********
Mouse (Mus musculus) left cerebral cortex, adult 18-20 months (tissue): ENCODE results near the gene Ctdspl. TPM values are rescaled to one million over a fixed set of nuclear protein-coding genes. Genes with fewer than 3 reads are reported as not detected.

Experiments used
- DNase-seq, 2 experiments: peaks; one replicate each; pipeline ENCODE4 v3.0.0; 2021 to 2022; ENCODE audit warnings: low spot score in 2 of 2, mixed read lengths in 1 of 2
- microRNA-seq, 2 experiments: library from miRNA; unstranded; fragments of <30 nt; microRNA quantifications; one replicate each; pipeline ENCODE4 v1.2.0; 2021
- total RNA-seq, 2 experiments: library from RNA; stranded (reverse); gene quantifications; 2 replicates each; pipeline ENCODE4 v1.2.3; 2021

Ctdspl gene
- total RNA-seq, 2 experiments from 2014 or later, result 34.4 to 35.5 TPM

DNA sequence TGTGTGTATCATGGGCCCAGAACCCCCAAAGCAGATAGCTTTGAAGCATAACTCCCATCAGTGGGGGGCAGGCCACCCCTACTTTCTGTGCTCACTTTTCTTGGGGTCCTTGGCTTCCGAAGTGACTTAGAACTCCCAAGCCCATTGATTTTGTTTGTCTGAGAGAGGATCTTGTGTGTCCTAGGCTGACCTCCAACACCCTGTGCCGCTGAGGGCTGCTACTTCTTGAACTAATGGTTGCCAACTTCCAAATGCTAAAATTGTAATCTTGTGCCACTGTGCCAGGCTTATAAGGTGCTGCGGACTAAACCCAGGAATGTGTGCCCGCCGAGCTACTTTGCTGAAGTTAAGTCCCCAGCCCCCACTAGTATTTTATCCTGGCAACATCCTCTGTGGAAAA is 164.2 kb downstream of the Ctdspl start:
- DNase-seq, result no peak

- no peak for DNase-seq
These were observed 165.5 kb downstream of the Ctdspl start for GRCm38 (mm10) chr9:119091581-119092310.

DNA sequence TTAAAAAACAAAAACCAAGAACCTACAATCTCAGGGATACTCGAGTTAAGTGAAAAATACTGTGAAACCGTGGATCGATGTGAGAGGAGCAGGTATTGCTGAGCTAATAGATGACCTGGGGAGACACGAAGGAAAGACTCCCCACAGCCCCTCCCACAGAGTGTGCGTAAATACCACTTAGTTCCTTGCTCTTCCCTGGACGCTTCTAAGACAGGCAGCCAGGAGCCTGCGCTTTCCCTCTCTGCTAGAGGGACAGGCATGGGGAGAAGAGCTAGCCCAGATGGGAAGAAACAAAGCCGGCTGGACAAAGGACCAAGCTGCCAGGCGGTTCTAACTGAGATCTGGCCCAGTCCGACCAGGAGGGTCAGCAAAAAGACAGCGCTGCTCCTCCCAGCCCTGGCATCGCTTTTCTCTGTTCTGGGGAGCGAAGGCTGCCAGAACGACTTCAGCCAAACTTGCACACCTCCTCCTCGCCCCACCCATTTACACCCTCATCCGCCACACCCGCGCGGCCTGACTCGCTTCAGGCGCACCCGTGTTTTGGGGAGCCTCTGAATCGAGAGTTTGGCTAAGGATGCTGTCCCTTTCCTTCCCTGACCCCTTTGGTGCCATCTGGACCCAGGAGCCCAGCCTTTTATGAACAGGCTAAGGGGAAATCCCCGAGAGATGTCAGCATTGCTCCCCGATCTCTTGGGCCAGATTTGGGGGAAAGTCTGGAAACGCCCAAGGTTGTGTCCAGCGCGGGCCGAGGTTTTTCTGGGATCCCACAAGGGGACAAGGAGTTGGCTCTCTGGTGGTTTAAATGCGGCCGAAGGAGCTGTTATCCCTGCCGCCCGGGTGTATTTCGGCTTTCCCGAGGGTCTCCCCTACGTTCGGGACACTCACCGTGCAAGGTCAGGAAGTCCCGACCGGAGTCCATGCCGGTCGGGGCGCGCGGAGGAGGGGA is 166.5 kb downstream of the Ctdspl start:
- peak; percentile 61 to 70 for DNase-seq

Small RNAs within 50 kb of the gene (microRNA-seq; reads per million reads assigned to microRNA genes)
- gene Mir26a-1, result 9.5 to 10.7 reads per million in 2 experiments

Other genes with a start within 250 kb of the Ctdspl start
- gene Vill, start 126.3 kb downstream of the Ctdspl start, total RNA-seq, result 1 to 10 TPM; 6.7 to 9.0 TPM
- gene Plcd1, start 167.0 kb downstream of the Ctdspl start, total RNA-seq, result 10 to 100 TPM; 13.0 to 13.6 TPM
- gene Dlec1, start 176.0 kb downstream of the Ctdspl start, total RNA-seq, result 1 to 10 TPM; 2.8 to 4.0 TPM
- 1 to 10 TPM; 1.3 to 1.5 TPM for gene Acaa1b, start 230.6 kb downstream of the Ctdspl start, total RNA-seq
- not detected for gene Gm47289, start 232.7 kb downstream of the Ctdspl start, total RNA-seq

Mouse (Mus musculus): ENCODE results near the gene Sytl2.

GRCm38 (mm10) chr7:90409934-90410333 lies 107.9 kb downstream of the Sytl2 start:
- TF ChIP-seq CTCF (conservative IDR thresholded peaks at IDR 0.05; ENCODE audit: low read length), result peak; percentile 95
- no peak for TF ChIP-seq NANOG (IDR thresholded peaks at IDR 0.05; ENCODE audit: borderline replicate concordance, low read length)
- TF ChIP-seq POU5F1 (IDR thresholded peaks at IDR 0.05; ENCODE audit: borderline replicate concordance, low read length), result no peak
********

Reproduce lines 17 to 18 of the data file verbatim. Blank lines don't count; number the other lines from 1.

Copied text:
- gene Vill, start 126.3 kb downstream of the Ctdspl start, total RNA-seq, result 1 to 10 TPM; 6.7 to 9.0 TPM
- gene Plcd1, start 167.0 kb downstream of the Ctdspl start, total RNA-seq, result 10 to 100 TPM; 13.0 to 13.6 TPM